Existing BullGuard customers also get a 7-day free trial, a risk-free way to find out how the service works for them, and everyone, BullGuard customer or not, is further protected by a 30-day money-back guarantee.
As we write, buying direct from NordVPN costs $11.95 billed monthly, $6.99 spread over a year, a special deal of $3.49 on the two-year plan, or $3.49 over three years.
Putting the two-year offer to one side (it'll probably have expired by the time you read this, there's little difference. The 25% discount means there's a worthwhile saving for existing customers, though, and if you prefer a simpler approach to VPNs, BullGuard VPN could still be a smart choice.
Privacy and logging
The BullGuard VPN website explains that the service 'does not log what you’re doing online, or keep records of the websites you visit, ensuring you have complete online privacy and security.'
A separate statement notes: 'we have a clear no logs policy for all of our BullGuard VPN apps. We do not collect nor do we store personal identifiable data.'
What's interesting here is that, unlike most VPNs, you don't have to take these words on trust. That's because in November 2018 NordVPN hired Price Waterhouse Cooper to run an independent audit on its infrastructure and services, and the report confirmed that the company lives up to its no-logging promises. (Read more in our full NordVPN review.) That's a level of reassurance you won't get with most of the competition.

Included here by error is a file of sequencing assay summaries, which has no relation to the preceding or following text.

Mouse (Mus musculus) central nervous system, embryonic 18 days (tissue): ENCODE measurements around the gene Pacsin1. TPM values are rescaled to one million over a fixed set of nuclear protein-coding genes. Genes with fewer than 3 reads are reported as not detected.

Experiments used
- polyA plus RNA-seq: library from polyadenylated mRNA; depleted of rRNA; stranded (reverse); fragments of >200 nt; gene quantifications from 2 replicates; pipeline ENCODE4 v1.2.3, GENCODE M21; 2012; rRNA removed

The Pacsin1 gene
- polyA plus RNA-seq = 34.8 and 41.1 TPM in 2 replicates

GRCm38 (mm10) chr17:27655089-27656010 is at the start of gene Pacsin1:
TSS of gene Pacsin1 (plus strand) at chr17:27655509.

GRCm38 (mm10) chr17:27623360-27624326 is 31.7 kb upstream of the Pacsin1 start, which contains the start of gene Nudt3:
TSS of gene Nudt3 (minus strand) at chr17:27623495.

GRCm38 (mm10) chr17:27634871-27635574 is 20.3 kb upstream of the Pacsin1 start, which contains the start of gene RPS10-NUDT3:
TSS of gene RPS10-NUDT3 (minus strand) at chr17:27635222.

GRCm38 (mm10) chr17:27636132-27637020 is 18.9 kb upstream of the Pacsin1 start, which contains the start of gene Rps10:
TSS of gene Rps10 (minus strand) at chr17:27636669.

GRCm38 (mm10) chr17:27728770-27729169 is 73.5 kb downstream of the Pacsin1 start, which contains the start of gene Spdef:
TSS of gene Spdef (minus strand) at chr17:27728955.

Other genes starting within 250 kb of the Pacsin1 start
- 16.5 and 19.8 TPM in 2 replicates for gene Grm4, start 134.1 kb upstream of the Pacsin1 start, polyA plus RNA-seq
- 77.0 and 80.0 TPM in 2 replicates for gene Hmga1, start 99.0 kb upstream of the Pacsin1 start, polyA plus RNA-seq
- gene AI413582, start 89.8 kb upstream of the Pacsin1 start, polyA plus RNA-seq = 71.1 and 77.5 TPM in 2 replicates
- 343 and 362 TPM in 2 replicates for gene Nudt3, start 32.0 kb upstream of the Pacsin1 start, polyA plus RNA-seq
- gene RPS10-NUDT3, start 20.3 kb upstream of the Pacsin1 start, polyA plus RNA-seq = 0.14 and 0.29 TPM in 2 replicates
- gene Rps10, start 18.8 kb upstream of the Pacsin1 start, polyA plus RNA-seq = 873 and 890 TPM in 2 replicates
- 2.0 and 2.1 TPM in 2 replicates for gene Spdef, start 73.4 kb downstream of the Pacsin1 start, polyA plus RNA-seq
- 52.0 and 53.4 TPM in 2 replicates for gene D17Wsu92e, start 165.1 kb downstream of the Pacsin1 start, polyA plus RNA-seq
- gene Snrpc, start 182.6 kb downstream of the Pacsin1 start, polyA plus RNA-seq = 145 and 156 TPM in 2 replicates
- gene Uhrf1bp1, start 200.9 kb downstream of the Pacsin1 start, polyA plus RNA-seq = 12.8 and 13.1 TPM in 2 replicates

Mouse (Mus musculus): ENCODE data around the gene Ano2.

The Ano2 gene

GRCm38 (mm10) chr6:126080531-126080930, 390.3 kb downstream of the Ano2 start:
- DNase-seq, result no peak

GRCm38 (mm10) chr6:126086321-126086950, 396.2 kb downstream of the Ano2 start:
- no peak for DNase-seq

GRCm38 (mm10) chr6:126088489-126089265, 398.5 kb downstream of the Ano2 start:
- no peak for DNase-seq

BullGuard says ease of use is its top VPN priority, and this was clear from the moment we launched the Windows client. A Quick Connect button gets you connected to your nearest server; a simple list of alternative locations lives in a side panel, and a clearly labelled Settings button gives you access to a few tweaks. Even VPN first-timers will figure this out in no time at all.
The client spoils the effect a little by displaying its locations in an apparently random order: Sweden, Singapore, Austria, Spain, Belgium, Australia, Canada and so on. We're struggling to see why anyone would prefer this to sorting them alphabetically.
With only sixteen locations, though, it doesn't take long to scroll the list and find what you need. And a simple Favorites system enables moving your most commonly used servers to the top of the list, making them even easier to find and access.
Connection times were disappointing, at least on our test device and network (keep reading for better news from the Android app). The Windows client typically took 15-20 seconds to connect to our nearest UK server before a desktop notification told us it had succeeded. Some services connect in 5-6 seconds, and although that's 'only' 10-15 seconds faster, it can make a real difference in your experience of the service.
BullGuard's Windows client settings include some useful features, with a few you'll rarely see elsewhere. You can have the client launch when Windows starts and automatically connect to your preferred location, for instance. There's both a system-wide and an app-based kill switch, giving you extra privacy protection if the VPN unexpectedly goes down. If you don't want to use BullGuard VPN's own DNS, you can use another, perhaps to add extra functionality like malware or ad blocking.